AIDS as it affects women has only recently had special attention. In the United Kingdom, the Scottish Women and HIV/AIDS Network is the major group that is trying to educate the young women in their teens, since 40% of the AIDS cases among women in the UK are in the 15-29 age group and are the ones most resistant to adopting safe sex guidelines. The book "concentrates on the social and counselling issues which are of great importance to women." As such, it becomes "a valuable account of the practical, policy and personal issues which have confronted women working with women, as the HIV epidemic has spread." The contributions to this book are the result of four conferences held in Scotland between 1988 and 1991. The first part, "Background Issues," covers some medical facts and figures, gives an overview of the social issues, and relates some reflections of women in the United States who are infected with the virus. The second part, "Contraception and Pregnancy," provides counselling information for those who are positive and also pregnant. It discusses the issue of heterosexual transmission and outlines protection against pregnancy, especially those who are HIV positive. The third section covers prostitution and provides a means for developing a service for prostitutes in Glasgow. "Education and Counselling Issues" is the focus of the fourth section. Here, education is the key word. Also, safer sex counselling to women from the drug-using communities is discussed. An important part of this section is a discussion of women as carers for those who are infected. It is pointed out that women have always been carers and it is no different now with those who are infected with the virus. In fact "it will be women who will increasingly carry the weight of caring for those affected by HIV and AIDS."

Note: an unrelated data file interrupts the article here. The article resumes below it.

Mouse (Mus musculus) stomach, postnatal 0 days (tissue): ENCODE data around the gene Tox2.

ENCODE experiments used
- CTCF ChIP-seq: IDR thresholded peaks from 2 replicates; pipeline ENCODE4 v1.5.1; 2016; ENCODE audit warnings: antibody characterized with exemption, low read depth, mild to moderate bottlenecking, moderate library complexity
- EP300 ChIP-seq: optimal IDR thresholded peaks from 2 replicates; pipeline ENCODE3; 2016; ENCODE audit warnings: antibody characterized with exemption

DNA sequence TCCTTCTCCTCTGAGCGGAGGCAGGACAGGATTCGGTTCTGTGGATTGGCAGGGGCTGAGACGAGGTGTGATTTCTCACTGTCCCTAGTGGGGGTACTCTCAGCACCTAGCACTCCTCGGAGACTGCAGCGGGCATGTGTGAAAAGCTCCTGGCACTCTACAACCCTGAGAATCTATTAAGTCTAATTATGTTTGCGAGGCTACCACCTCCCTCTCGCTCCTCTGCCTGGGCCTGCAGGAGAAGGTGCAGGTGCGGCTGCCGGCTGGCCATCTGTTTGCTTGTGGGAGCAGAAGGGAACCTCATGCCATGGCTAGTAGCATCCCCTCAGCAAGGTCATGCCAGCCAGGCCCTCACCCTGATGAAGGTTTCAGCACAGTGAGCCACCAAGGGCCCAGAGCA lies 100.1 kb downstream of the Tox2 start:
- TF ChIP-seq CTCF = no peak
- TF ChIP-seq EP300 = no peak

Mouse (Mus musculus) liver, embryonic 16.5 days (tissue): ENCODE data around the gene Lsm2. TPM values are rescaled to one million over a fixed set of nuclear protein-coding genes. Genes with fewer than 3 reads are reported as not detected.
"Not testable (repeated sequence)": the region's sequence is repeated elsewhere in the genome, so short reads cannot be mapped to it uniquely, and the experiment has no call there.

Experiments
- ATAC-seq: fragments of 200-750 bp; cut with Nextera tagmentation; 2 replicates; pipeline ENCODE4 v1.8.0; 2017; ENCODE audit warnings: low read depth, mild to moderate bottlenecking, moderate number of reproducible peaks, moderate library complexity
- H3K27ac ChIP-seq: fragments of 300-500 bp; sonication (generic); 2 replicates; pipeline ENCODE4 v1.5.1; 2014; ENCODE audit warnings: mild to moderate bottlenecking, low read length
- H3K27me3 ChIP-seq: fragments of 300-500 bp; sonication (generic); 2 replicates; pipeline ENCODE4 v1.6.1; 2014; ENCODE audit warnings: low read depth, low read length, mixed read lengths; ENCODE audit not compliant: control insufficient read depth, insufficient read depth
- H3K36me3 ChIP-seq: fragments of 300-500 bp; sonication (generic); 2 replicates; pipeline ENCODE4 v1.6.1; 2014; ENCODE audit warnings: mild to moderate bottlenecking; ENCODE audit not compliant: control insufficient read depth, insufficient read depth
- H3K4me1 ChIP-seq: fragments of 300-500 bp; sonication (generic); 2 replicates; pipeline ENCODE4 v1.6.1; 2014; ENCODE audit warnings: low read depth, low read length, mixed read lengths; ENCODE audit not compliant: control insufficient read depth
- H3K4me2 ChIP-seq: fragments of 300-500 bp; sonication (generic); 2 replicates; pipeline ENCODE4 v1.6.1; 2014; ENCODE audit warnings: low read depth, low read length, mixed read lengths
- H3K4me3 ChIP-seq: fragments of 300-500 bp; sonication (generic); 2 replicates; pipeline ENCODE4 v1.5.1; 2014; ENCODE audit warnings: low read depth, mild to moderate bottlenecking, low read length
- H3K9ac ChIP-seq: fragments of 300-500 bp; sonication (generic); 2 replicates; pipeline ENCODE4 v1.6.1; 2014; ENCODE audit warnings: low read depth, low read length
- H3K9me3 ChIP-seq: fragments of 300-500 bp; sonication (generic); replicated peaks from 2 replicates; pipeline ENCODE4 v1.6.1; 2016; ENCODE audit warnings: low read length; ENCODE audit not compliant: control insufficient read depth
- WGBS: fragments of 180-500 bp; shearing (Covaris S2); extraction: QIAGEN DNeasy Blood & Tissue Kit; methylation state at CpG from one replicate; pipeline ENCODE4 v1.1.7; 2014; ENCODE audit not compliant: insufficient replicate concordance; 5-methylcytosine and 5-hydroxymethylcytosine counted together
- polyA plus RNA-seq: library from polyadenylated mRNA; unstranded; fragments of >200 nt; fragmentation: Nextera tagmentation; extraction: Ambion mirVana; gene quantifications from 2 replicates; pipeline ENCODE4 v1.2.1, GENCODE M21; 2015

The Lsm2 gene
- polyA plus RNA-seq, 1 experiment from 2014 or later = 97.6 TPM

The last section is simply titled "Feelings and Needs." Counselling and a diagnosis of being positive are discussed at some length as well as what it is like being positive. There is a lot of good advice in this book that is based on actual events. Although women with AIDS are not in large numbers, their needs are special, especially if an unborn child is involved. The education directed at those who are positive and run the risk of getting pregnant is extremely important and needs to be developed in such a way that the women will understand just how important it is. A recommended book for all counselors. (H. Robert Malinowsky)
27. The HIV Test: Who Should Take It? What Does It Show?, produced by Peter Cochran, Anson Schloat, John Young, Karin Rhines (consultant). 1993. Human Relations Media, 175 Tompkins Ave., Pleasantville, NY 10570. time, 25:30. Teacher's Guide. 26p. $189.00 for video and guide. (Descriptors: HIV Test, Counselling) (Contributors to this video: Marge Bell, C.A.S.; Carol Chirman, R.N.S.; Robert Klein, Albert Einstein College of Medicine; AIDS Related Community Services; People with AIDS, NY)
This is an excellent video that describes the HIV test for antibodies of the virus that causes AIDS. Using computer animation, graphics, interviews, and personal accounts, it explains in plain language the sequence of the different tests, including an initial ELISA or SUDS HIV-1, and a Western Blot. The reasons for being tested are gone over and explained through the use of personal accounts. The host does a very good job at explaining and describing behaviors that do and do not put a person at risk of getting HIV; things that do put a person at risk; and details of how unprotected sex can transmit the virus. A counselor describes some of the reasons people seek testing and the kinds of questions people should ask when calling a testing place are presented. The need for counselling before and after testing is stressed.